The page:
**If** your goal is sound pressure, there is a slight argument for a lower impedance speaker (in the case of an 8 ohm speaker, a 3 db higher sound pressure will be had if you go to 4 ohms) all other things being equal. This however is only true if you have solid state, and still might not be true unless the amplifier can support the additional current required to double its power (a 3db increase in volume requires a doubling of power, and cutting the load impedance in half could win you that 3 db).
The kind of distortion that is increased in all cases by the use of a lower impedance load is audible, despite the increase usually being rather slight. This is because the additional distortion produced is of the kind to which the ear is extremely sensitive: higher ordered harmonics and additional IM distortion.
The presence of distortion obscures low level detail due to the ear’s masking principle. The ear/brain system converts all forms of distortion into tonality; thus the slight additional distortion contributes to brightness and harshness.
As a result, generally speaking, any amplifier will therefore be smoother and more detailed driving a higher impedance load. Its a simple fact that you can make an amplifier work hard by making it drive a difficult load, but that it not the same as having it sound its best!
I know that many people have fallen in love with certain low impedance speakers (many of which have excellent properties) and they are also quite happy with the combination of amp and speaker that they have. All I am pointing out is that if that same speaker were somehow 8 (or better yet 16 ohms) instead of 4 ohms, it would sound smoother and more detailed with no real downside except a slight amount of power in the case of solid state amps (tube amps would make the same or slightly higher power, likely with wider bandwidth as the output transformer is more efficient driving higher impedances).
For speaker designers, a simple way to make their speaker seem smoother and more detailed is to simply make it higher impedance...
almarg - believe it or not I didn't "realize, the signal provided to a speaker consists of various frequency components each of which is AC (alternating current)".
I'm kind of amazed, now, at how little I know and how little I questioned. This stuff is actually quite fascinating.
Ok, here's another question: why can't the resistance from the speaker, that the amp relies on be built into the amp itself? Why build a product that has a vulnerability even though the manufacturer knows the amp will be paired with an unknown speaker, of unknown quality and impedance?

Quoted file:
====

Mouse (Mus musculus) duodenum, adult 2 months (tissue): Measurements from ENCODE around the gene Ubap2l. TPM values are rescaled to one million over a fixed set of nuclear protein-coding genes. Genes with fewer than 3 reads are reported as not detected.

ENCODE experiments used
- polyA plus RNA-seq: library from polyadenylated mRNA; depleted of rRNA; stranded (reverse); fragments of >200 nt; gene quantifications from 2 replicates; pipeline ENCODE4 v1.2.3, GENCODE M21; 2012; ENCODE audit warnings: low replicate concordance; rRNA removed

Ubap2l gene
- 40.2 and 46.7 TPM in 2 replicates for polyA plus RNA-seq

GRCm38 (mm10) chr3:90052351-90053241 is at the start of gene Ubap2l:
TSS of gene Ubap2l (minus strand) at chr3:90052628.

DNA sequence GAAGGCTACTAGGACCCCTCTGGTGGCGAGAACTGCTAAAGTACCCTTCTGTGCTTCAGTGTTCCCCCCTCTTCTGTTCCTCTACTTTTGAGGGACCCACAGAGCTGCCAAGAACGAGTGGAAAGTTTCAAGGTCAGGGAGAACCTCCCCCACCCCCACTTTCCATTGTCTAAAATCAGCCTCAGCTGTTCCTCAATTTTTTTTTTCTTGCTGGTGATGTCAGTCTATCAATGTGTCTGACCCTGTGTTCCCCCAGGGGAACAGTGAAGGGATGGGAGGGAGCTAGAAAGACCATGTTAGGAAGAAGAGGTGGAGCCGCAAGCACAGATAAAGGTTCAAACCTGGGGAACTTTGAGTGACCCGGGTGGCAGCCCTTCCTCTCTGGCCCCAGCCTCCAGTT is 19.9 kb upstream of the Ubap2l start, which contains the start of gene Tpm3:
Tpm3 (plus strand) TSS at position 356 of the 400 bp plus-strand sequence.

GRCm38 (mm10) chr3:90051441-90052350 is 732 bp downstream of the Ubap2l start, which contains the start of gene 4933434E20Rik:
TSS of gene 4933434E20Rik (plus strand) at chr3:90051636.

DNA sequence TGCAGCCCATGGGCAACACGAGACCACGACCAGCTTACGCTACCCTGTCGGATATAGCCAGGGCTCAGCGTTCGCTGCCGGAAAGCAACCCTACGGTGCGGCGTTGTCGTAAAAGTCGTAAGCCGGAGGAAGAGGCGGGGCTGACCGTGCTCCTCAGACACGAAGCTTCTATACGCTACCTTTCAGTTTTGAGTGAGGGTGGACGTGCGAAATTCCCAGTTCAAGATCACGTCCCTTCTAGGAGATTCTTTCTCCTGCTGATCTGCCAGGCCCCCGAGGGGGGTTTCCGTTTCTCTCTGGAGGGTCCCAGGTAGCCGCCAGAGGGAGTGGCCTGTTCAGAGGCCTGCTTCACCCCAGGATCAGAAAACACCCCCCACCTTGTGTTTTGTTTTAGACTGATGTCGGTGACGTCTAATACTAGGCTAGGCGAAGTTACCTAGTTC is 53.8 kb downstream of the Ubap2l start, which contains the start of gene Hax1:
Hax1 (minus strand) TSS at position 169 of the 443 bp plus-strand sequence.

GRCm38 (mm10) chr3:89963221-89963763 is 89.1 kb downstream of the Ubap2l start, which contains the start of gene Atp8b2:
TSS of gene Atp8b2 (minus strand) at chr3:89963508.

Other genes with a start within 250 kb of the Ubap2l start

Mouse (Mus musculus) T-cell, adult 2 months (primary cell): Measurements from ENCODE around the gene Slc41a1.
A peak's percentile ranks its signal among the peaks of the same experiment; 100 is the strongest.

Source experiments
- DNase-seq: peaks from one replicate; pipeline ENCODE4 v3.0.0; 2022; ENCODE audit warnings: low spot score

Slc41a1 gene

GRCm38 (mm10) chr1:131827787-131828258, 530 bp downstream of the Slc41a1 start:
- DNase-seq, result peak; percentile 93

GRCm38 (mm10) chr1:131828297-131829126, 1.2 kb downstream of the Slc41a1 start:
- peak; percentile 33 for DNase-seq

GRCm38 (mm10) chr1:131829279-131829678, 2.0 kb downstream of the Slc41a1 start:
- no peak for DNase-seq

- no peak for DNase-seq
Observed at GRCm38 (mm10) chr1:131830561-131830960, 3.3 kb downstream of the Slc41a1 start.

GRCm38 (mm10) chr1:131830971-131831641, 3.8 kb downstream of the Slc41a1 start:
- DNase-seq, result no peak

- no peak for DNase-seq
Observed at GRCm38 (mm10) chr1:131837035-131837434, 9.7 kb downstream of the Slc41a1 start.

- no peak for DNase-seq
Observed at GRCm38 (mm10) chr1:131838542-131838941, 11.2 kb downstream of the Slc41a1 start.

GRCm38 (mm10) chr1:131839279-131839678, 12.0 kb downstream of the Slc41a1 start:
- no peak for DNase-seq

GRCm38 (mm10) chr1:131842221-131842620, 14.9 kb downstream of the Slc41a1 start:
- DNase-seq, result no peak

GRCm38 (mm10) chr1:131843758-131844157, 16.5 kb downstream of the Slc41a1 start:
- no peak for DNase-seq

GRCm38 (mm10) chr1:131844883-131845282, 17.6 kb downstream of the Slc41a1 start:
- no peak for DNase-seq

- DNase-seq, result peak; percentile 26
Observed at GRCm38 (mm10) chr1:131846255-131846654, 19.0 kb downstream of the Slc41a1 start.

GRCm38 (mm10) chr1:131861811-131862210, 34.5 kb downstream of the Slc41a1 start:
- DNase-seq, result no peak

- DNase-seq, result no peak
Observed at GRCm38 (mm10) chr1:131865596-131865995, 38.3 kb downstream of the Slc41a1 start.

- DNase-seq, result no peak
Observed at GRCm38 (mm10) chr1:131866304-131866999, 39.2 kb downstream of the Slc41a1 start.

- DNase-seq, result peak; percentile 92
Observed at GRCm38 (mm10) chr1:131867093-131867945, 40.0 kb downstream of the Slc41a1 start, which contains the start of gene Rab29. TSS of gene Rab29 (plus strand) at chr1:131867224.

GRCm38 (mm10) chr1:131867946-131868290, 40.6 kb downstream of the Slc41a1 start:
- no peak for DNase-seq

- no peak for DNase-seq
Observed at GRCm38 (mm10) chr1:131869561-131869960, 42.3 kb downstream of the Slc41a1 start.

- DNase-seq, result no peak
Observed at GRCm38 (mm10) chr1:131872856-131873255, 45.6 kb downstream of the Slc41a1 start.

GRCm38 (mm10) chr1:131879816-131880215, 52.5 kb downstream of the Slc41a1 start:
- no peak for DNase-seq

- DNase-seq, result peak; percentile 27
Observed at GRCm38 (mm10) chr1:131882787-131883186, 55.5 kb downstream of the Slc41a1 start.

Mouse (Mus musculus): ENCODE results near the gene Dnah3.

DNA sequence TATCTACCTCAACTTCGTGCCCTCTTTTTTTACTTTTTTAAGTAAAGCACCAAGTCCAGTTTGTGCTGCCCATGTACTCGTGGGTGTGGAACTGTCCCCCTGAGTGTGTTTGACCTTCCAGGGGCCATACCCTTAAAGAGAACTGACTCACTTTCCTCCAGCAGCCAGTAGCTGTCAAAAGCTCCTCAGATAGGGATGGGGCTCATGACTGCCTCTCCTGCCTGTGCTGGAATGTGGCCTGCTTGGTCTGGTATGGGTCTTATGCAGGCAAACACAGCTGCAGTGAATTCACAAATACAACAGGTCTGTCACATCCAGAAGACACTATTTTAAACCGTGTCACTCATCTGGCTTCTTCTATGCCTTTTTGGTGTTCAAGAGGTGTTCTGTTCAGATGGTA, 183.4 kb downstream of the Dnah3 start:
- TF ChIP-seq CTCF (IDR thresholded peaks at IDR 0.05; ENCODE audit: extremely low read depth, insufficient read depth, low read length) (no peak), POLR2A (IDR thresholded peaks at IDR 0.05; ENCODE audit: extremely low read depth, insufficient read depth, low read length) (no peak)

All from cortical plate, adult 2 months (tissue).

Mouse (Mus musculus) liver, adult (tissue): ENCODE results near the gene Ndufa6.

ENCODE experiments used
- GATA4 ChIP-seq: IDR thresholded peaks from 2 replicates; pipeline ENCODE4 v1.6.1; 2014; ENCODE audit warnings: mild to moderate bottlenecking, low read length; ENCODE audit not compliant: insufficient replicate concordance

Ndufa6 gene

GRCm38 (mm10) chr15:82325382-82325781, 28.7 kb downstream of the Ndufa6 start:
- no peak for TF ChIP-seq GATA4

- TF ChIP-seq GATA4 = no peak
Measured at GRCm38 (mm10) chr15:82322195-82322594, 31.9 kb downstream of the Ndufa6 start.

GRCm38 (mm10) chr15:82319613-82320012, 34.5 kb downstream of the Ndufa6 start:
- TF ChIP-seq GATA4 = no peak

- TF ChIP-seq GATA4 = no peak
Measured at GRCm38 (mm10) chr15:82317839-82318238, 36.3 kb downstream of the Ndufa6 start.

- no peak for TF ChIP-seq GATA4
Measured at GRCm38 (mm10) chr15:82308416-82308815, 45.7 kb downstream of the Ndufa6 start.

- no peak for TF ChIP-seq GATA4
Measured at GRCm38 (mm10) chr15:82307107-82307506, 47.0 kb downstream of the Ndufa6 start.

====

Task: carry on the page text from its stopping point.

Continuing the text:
Jim, yes, any frequency other than zero Hertz (which is DC) is alternating current. And of course a music signal nearly always consists of a mix of a great many AC frequencies that are simultaneously present, at a wide variety of "amplitudes" (i.e., strengths, or magnitudes).
why can’t the resistance from the speaker, that the amp relies on be built into the amp itself?In order for a speaker to absorb electrical power, some fraction of which it converts into sound, it has to have resistance. And for it to absorb a reasonable amount of power when provided with voltages that are reasonably practical, that resistance has to be relatively low (e.g., in the vicinity of 4 or 8 or 16 ohms or so). If a similar resistance were placed into the amp, the resistor in the amp would absorb power but convert it into heat rather than sound. So that resistor would serve no useful purpose, but would reduce the amount of power the amp would be capable of providing to the speaker.
As a consequence of the equations that were cited earlier for the relations between power, voltage, current, and resistance, it can be inferred that delivering a given amount of power into 8 ohms requires much more voltage and much less current than delivering the same amount of power into a very low impedance, such as 1 or 2 ohms or less. While conversely delivering a given amount of power into a very low impedance requires much more current and much less voltage than delivering the same amount of power into 8 ohms.
And, hypothetically speaking, if the load impedance were to truly approach zero (i.e., a true short circuit), the amount of current required to provide any voltage and deliver any power would approach infinity.
For an amplifier to be able to deliver amounts of power that are generally desirable into both 8 ohms and very low impedances it therefore has to be able to supply BOTH very large amounts of current and relatively high voltages. To be able to do that it will have to be much larger, heavier, and more costly than would otherwise be the case. And most likely sonic compromises would result as well.
There are some amps that can supply substantial amounts of power into impedances of 1 ohm or thereabouts, and in a few cases perhaps into even lower impedances, but in all of those cases I am familiar with the amps are big heavy monsters, which consume large amounts of electricity, generate a lot of heat, and don’t necessarily sound as good as many other amps that are in the same price range.